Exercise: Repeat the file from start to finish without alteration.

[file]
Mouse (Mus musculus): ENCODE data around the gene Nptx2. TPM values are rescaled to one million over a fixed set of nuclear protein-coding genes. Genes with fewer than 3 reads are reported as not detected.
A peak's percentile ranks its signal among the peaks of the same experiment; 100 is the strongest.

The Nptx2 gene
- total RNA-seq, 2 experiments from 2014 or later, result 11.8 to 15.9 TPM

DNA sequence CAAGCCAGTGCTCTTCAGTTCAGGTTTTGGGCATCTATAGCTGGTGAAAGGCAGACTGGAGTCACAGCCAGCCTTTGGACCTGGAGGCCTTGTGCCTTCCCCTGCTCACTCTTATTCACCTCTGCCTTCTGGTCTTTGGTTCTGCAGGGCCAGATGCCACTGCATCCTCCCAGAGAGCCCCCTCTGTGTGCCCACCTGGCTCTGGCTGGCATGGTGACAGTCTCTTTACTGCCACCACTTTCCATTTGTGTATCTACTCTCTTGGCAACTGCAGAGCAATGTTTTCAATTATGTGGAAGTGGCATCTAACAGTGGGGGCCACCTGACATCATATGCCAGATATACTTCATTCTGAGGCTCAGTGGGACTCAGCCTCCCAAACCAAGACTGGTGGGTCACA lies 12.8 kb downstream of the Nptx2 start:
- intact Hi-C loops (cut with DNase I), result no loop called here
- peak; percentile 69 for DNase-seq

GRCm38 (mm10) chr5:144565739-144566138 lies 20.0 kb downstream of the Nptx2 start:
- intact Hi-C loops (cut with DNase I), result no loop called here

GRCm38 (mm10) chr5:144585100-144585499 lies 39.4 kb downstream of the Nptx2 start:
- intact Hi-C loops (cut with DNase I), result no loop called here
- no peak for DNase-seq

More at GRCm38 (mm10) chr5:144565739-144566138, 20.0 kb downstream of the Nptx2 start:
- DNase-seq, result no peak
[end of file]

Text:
Mouse (Mus musculus): ENCODE data around the gene Nptx2. TPM values are rescaled to one million over a fixed set of nuclear protein-coding genes. Genes with fewer than 3 reads are reported as not detected.
A peak's percentile ranks its signal among the peaks of the same experiment; 100 is the strongest.

The Nptx2 gene
- total RNA-seq, 2 experiments from 2014 or later, result 11.8 to 15.9 TPM

DNA sequence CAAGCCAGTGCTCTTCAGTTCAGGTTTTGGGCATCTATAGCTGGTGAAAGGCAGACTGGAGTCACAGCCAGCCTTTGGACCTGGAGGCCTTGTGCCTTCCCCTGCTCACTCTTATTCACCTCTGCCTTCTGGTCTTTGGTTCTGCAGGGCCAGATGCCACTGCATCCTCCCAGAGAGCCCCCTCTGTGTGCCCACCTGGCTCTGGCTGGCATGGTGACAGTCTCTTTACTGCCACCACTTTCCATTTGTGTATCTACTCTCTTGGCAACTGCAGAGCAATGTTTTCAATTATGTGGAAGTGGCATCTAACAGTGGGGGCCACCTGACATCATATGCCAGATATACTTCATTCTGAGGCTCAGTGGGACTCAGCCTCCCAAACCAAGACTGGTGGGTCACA lies 12.8 kb downstream of the Nptx2 start:
- intact Hi-C loops (cut with DNase I), result no loop called here
- peak; percentile 69 for DNase-seq

GRCm38 (mm10) chr5:144565739-144566138 lies 20.0 kb downstream of the Nptx2 start:
- intact Hi-C loops (cut with DNase I), result no loop called here

GRCm38 (mm10) chr5:144585100-144585499 lies 39.4 kb downstream of the Nptx2 start:
- intact Hi-C loops (cut with DNase I), result no loop called here
- no peak for DNase-seq

More at GRCm38 (mm10) chr5:144565739-144566138, 20.0 kb downstream of the Nptx2 start:
- DNase-seq, result no peak